How to Influence Using Your Own Story: An Interview with Mark Brown

How to Influence Using Your Own Story: An Interview with Mark Brown

“We don’t need another hero.” -Tina Turner

I sat down for an hour with one of America’s story masters, Mark Brown, and here are some of my thoughts.

Do you want more influence? Our influence comes from our ability to connect. Our ability to connect comes from what we share in common with others. We all have some things in common—humor, seriousness, dark, or light—that apply to other circumstances that others would face. Too often we look to the stories of people like Abraham Lincoln, Neil Armstrong, or Barack Obama to provide lessons and inspiration to fuel us to victory. These stories are really out of reach for the average person. It is difficult for any of us to feel connected to these figures in history, who seem to have lost their imperfections over time. It is much easier to relate to the person standing right in front of us; it’s much easier to draw inspiration from them. And what if that person in front is you?

Mark Brown has some suggestions.

Before we begin, we must know that we all have a story and that is powerful. Too many of us have heard about Thomas Edison finding a thousand ways to NOT make a light bulb or Abe Lincoln and his failures. Don’t choose these played out reruns—use something fresh. Your story. Even if you did not climb Mt. Everest, Mark says, “One man’s mundane is another man’s magnificent.” Mark left Jamaica at 18, came to America with two suitcases and $40 in his pocket. “That was my life. That was my normal. It wasn’t too exciting at the time, but it blows other people away. Your mundane is somebody else’s magnificent!”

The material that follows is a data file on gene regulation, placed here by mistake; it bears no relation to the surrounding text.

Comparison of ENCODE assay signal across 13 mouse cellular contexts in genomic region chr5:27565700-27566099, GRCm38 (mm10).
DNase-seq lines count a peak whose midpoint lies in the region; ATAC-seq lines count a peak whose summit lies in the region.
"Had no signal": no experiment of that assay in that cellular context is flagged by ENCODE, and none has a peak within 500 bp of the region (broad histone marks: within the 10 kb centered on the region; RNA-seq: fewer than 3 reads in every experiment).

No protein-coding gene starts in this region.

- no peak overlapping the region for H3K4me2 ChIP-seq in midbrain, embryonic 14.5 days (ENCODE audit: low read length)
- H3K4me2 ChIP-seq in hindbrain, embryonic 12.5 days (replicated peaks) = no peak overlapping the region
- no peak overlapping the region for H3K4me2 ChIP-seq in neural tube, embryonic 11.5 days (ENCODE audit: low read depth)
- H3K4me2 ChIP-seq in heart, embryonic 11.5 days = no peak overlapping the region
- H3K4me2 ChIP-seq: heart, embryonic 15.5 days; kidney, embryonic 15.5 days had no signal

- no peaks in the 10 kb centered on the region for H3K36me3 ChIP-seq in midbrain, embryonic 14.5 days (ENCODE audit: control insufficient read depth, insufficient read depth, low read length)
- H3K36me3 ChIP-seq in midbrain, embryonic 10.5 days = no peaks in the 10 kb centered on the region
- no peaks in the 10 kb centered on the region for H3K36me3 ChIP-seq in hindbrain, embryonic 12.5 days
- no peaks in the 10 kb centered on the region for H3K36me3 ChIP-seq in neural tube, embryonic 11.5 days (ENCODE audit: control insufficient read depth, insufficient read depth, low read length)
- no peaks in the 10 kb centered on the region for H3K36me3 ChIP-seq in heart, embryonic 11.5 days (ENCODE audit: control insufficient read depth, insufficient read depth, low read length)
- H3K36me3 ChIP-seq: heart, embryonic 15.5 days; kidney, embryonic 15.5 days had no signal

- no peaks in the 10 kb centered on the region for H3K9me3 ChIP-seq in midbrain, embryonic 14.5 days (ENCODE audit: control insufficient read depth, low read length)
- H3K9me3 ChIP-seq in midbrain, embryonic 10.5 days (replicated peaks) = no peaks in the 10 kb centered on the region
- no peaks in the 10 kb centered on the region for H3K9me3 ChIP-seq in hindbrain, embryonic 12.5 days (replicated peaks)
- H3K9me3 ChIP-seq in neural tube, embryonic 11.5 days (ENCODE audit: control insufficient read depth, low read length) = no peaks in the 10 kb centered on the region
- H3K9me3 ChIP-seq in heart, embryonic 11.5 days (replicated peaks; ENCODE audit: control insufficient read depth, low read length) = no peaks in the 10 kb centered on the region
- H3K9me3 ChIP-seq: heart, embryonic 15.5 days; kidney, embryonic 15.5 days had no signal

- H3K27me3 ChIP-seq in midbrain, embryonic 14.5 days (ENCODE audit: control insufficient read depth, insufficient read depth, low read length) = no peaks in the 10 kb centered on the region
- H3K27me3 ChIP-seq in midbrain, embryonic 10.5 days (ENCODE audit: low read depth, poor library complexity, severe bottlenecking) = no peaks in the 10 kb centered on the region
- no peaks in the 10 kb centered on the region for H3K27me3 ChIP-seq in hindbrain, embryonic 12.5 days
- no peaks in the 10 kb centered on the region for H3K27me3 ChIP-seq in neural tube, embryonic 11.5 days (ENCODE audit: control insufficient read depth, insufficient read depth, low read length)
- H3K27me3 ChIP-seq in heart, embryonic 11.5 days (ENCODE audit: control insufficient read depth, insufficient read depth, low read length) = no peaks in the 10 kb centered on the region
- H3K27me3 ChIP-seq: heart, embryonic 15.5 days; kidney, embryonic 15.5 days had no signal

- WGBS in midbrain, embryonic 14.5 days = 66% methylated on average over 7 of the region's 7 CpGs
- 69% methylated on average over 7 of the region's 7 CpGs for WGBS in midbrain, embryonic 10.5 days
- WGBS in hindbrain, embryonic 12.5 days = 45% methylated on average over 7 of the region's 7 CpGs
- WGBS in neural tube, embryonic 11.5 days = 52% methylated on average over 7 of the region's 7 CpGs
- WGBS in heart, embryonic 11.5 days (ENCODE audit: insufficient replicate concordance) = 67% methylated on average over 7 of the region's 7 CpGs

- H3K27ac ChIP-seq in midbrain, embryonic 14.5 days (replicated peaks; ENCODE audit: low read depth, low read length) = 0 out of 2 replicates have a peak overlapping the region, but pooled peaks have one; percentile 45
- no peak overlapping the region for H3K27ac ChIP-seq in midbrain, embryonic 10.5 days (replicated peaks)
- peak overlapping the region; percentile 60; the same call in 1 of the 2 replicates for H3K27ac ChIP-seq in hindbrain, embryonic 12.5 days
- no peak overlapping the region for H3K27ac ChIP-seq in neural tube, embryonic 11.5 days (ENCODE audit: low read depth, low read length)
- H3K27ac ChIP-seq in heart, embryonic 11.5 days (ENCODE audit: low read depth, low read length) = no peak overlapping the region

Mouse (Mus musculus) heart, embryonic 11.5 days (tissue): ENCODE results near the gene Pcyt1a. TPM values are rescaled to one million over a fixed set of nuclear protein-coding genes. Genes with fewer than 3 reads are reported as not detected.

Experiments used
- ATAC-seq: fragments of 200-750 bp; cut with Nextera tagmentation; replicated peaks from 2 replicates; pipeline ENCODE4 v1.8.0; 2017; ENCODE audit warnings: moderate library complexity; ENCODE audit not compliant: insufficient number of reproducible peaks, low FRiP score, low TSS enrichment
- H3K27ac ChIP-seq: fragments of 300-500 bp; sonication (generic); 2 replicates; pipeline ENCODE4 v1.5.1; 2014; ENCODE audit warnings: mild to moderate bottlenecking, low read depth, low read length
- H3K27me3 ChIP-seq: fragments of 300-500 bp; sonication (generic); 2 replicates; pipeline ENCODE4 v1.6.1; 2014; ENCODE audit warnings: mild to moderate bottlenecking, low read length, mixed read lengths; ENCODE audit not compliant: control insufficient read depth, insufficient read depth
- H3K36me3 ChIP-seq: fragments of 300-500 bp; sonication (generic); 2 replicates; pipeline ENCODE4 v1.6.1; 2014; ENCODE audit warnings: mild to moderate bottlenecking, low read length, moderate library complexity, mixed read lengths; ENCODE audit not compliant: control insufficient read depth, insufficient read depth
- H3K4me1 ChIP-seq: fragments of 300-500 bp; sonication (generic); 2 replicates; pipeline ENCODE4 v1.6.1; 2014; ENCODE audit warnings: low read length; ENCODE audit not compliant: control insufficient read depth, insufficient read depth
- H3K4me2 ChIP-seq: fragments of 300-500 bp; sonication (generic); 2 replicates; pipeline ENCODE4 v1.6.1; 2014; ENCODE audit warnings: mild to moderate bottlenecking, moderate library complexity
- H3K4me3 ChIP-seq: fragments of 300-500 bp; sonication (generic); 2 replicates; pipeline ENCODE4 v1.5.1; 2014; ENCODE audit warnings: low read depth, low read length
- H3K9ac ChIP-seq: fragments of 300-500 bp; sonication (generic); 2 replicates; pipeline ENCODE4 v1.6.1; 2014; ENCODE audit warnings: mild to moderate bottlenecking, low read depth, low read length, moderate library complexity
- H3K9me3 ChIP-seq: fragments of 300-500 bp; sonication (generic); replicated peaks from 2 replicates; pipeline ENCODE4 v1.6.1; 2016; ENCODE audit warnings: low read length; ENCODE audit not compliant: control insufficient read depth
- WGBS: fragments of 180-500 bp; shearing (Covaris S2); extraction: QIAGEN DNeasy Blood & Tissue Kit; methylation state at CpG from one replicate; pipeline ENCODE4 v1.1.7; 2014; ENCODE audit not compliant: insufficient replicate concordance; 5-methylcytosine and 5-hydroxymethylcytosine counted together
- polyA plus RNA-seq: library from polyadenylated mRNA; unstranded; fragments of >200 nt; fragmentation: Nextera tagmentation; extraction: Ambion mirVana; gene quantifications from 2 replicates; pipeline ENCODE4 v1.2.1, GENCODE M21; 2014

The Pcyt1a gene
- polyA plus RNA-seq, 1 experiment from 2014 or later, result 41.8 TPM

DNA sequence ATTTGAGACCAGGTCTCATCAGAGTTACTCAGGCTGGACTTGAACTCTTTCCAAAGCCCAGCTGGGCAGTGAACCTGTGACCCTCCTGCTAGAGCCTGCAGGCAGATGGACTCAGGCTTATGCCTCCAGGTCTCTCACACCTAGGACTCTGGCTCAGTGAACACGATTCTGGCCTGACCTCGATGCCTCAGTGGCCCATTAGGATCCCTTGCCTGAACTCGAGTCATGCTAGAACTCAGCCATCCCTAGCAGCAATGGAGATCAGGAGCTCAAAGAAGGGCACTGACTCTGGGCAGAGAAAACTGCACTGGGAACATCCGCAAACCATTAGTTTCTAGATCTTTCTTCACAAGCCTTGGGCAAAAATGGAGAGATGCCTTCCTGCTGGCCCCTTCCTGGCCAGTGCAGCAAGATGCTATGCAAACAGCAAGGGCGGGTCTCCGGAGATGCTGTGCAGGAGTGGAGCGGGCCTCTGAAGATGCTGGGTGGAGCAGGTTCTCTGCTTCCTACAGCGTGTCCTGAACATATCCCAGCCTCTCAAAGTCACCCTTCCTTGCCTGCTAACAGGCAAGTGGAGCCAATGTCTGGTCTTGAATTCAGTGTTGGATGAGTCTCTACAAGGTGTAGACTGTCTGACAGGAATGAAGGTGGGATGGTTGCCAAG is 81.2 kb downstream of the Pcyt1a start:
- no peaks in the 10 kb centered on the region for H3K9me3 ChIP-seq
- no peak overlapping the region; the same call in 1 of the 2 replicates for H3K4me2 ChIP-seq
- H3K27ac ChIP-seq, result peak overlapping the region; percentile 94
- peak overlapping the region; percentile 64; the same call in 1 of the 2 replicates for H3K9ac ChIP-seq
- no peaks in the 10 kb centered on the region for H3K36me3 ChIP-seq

How do you find your story?

1. First, inventory your memories and ask, “Are there lessons that I can learn from these memories?” In many ways, it is not our strengths, but our weaknesses that connect others to us. Can you remember a time where it was not perfect?

  • Life as a kid
  • Elementary school experience
  •  Your high school
  •  Your first job
  • Times you innovated and were creative
  • Your best boss
  • Your worst boss

2. Create a story file. Use BEST-WORST-LAST-FIRST. What did that teach you?

  • First car, last car, best car, worst car
  • First friend, last friend, best friend, worst friend
  • Etc.

There are stories there. There are experiences there that are interesting to others! The common connects. And remember that flaws and vulnerability are what others identify with most. No batter bats 1,000. Nobody is perfect. Do we share our mistakes? Do we show others that we are human? If you are willing to share, you can grow from it, and others can too… “Your story told with authenticity and vulnerability…”—there is nothing more powerful.

Find your story and share your story.

Mark Brown is a 20-year fulltime keynote speaking veteran, and Toastmasters Speaking National champion. He has spoken on 5 continents and to over 1.8 million people.

Here are some important points in the podcast. Do yourself a favor and listen.

10:35 How Mark became a speaker
12:30 SAY YES
13:45 Serving employees unselfishly
17:15 The inglorious side of being a speaking celebrity
22:05 YOUR STORY told honestly, with authenticity and with vulnerability
22:36 Hearing the voice Pressing On story
25:47 When it ain’t all rainbows and bunny rabbits
26:35 Authenticity with vulnerability
30:28 When your self-talk is bad—how do you control it when something goes wrong?
31:40 When Mark faced grief just before a speech
34:50 How to assess when you mess up
36:20 A mess up doesn’t make you a failure
38:07 How to find your own story
43:45 Maintain a story file. BEST WORST LAST FIRST. What did that teach you?

Here is how you can connect with Mark:
Email- [email protected]

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